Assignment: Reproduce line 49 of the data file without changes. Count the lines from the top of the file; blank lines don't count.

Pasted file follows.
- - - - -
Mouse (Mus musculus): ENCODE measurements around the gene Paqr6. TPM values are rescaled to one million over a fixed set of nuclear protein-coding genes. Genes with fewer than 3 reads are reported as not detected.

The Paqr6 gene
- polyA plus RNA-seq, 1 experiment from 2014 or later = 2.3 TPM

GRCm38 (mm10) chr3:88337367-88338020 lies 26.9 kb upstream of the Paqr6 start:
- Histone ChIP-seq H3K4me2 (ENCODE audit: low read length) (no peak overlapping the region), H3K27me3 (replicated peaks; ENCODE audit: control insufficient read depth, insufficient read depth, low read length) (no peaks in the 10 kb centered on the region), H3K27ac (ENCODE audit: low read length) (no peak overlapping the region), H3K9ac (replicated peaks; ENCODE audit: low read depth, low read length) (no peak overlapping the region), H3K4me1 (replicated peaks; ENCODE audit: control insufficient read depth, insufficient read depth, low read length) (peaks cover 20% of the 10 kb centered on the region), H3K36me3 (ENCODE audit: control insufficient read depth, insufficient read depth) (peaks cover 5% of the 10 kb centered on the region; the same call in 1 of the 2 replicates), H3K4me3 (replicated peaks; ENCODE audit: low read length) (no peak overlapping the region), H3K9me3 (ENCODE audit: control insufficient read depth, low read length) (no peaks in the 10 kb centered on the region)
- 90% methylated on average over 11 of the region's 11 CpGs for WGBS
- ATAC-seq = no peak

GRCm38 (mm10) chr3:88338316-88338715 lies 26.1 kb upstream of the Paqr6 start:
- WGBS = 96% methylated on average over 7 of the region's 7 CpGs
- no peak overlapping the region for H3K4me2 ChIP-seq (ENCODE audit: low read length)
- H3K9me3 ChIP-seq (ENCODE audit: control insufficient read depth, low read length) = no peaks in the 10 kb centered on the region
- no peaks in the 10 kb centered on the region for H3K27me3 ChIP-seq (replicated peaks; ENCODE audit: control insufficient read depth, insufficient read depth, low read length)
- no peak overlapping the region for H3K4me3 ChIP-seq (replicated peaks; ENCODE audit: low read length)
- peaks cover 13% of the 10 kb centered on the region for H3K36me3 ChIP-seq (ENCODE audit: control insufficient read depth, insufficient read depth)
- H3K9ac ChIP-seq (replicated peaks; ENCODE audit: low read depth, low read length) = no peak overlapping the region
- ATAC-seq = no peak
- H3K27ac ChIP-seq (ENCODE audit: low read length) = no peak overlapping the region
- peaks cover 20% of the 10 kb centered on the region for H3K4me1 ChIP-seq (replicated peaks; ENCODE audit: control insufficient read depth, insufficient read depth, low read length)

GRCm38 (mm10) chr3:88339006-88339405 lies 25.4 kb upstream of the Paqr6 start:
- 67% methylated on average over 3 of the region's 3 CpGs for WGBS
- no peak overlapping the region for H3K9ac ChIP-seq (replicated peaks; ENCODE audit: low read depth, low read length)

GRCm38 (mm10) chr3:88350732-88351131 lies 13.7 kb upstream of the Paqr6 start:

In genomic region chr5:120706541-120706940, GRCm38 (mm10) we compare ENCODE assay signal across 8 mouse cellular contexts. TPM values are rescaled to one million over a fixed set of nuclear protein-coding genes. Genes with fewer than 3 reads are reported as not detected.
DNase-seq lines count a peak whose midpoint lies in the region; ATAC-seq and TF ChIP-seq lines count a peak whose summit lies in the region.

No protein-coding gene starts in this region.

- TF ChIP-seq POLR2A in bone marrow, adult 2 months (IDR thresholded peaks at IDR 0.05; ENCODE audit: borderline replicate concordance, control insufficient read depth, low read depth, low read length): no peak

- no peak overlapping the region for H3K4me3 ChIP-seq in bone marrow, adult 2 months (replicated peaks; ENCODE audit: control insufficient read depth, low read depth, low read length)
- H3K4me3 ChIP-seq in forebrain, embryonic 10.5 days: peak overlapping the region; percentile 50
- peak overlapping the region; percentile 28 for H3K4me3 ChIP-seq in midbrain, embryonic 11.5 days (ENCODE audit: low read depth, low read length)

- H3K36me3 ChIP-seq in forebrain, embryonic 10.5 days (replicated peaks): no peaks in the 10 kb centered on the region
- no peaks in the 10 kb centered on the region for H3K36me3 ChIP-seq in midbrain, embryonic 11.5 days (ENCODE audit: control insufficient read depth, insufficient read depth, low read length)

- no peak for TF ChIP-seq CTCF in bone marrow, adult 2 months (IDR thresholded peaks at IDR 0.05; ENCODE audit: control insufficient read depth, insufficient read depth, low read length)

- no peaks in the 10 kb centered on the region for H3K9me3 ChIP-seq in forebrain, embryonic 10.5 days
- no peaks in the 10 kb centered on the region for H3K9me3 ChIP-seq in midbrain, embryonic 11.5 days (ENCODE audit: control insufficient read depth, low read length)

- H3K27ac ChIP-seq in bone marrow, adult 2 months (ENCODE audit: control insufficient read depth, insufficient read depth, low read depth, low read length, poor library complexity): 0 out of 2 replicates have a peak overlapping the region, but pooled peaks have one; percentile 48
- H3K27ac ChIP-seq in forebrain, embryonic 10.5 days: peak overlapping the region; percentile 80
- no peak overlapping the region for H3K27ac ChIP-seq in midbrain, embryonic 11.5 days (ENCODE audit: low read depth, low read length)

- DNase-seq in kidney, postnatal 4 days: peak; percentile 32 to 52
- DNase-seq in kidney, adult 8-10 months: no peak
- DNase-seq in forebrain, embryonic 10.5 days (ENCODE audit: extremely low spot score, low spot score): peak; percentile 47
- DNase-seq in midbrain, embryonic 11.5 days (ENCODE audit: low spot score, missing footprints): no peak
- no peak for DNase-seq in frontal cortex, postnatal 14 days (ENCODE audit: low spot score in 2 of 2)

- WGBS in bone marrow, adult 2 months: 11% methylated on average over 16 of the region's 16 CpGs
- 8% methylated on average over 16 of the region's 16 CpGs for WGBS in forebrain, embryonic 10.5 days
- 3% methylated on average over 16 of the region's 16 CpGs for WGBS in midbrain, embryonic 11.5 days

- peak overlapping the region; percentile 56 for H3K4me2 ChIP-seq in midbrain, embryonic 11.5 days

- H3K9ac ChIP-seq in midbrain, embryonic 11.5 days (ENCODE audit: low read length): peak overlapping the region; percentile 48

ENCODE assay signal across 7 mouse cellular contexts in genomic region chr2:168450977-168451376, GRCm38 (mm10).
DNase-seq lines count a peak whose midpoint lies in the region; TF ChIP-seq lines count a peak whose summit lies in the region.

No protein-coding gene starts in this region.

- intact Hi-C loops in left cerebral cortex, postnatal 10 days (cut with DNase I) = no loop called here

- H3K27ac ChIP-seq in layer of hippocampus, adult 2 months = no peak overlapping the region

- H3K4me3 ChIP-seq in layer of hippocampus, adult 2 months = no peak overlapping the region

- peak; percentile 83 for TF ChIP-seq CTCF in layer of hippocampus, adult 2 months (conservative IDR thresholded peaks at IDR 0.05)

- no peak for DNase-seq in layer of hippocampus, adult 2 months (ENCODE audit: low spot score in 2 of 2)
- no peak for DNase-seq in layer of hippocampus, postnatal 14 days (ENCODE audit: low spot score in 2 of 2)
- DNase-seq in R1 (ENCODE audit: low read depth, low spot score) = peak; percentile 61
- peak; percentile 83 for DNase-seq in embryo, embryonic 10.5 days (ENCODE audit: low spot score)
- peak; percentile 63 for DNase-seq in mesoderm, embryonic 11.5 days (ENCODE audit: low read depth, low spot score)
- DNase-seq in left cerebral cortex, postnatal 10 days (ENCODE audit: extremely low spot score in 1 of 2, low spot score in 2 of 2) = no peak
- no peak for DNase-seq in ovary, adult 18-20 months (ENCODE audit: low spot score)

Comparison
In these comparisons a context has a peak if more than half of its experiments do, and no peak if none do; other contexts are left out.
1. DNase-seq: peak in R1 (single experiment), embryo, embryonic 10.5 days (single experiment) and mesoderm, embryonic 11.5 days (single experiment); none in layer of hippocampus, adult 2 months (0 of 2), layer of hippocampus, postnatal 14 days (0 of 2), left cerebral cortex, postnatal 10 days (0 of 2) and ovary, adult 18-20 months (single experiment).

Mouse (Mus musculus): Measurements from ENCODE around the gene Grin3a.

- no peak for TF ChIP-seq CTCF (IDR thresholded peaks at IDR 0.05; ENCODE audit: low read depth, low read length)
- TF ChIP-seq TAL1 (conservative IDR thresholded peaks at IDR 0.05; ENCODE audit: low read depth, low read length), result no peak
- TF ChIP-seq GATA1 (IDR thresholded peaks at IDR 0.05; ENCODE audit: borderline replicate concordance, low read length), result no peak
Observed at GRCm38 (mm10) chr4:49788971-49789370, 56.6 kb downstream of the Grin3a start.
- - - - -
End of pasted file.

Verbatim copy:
DNase-seq lines count a peak whose midpoint lies in the region; TF ChIP-seq lines count a peak whose summit lies in the region.